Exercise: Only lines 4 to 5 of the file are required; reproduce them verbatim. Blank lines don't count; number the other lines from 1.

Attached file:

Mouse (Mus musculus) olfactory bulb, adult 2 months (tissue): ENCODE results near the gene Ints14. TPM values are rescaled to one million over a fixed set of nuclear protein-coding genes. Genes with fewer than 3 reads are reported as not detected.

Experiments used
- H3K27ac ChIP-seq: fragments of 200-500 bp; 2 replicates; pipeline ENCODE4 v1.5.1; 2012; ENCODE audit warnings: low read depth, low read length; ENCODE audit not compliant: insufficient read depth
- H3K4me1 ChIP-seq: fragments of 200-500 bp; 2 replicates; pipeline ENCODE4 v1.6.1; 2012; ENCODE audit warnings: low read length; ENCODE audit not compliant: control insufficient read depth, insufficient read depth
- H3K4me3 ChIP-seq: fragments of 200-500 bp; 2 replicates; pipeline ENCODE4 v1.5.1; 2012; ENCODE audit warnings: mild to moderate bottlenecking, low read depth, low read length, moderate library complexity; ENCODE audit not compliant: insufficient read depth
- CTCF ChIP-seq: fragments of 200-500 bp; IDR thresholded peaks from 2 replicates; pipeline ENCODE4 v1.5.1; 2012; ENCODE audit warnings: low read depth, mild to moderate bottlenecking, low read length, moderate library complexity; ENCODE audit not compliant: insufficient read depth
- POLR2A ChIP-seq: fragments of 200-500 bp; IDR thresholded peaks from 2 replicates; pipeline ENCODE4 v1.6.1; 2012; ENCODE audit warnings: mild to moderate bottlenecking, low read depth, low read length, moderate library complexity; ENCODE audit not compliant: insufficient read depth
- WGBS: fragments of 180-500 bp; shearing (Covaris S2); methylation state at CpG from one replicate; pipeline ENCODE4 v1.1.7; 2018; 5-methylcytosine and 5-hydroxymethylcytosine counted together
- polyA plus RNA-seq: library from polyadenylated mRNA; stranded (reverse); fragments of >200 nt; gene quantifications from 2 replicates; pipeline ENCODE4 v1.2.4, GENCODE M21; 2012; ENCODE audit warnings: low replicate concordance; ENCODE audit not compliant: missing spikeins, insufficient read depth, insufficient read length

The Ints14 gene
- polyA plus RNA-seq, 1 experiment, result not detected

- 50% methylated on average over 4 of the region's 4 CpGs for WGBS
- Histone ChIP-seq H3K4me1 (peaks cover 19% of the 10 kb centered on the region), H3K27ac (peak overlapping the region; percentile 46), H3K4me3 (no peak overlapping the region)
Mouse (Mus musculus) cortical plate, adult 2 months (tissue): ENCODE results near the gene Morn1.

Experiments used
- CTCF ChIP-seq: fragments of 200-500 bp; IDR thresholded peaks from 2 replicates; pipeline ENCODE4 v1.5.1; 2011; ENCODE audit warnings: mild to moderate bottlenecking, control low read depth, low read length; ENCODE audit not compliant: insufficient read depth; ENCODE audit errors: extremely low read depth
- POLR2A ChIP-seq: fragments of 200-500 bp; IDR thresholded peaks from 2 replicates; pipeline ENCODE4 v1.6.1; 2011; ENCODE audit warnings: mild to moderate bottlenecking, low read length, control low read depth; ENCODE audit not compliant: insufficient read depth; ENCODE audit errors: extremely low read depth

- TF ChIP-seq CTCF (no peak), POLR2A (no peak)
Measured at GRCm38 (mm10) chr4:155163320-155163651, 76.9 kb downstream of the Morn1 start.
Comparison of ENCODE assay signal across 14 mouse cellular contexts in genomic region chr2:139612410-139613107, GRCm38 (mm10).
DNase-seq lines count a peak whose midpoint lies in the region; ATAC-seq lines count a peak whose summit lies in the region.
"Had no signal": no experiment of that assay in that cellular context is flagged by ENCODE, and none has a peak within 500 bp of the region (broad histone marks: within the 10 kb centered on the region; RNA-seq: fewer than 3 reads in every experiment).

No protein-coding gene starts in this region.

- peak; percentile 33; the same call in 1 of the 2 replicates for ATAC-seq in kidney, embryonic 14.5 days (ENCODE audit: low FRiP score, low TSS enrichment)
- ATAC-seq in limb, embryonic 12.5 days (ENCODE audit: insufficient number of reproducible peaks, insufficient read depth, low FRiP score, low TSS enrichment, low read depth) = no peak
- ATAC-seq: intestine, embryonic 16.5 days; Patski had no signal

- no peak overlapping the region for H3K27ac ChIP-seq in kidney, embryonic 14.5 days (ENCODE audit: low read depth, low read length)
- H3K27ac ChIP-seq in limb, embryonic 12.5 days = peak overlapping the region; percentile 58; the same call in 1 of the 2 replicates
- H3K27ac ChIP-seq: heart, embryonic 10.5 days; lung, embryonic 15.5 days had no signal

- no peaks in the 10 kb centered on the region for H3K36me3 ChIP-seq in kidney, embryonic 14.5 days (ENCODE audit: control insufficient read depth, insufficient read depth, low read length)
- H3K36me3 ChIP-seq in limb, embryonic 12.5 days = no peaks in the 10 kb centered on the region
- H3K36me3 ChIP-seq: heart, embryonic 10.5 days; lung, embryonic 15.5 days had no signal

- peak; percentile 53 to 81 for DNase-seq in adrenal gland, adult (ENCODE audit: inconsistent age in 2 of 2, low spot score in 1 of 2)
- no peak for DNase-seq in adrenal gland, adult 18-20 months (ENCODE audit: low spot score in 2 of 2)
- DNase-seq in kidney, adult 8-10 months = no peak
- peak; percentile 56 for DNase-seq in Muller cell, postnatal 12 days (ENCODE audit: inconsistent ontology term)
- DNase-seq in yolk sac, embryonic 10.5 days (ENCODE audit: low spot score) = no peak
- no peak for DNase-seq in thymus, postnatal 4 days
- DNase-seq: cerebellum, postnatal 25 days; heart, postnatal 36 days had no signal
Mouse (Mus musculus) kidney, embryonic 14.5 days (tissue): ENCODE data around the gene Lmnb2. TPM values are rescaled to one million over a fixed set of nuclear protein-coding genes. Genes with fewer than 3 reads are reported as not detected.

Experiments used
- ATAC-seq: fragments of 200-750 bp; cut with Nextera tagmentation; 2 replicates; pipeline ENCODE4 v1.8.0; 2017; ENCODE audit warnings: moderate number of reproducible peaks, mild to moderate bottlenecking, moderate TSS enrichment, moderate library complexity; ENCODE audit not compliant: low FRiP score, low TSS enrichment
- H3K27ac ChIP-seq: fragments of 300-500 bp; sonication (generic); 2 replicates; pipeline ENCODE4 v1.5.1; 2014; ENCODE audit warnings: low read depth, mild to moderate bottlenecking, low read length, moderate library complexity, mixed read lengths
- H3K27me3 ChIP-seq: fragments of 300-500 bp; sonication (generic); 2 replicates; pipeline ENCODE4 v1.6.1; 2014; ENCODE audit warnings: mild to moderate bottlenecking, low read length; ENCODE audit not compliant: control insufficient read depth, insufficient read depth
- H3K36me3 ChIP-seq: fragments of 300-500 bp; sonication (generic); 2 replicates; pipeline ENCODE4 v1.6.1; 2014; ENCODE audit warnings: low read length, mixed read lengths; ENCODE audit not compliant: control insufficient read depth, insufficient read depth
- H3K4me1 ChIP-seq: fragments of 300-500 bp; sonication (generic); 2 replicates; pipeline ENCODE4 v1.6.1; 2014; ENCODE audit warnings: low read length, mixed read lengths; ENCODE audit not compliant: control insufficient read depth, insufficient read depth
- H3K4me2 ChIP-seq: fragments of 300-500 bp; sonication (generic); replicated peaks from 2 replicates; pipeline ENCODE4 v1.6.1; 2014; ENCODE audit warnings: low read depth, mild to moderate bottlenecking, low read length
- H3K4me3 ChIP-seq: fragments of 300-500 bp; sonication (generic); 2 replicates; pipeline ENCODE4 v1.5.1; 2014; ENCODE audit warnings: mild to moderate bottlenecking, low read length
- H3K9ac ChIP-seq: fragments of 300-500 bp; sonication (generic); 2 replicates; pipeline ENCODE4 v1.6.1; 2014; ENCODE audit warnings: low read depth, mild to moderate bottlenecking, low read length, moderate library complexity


- H3K4me1 ChIP-seq: fragments of 200-500 bp; 2 replicates; pipeline ENCODE4 v1.6.1; 2012; ENCODE audit warnings: low read length; ENCODE audit not compliant: control insufficient read depth, insufficient read depth
- H3K4me3 ChIP-seq: fragments of 200-500 bp; 2 replicates; pipeline ENCODE4 v1.5.1; 2012; ENCODE audit warnings: mild to moderate bottlenecking, low read depth, low read length, moderate library complexity; ENCODE audit not compliant: insufficient read depth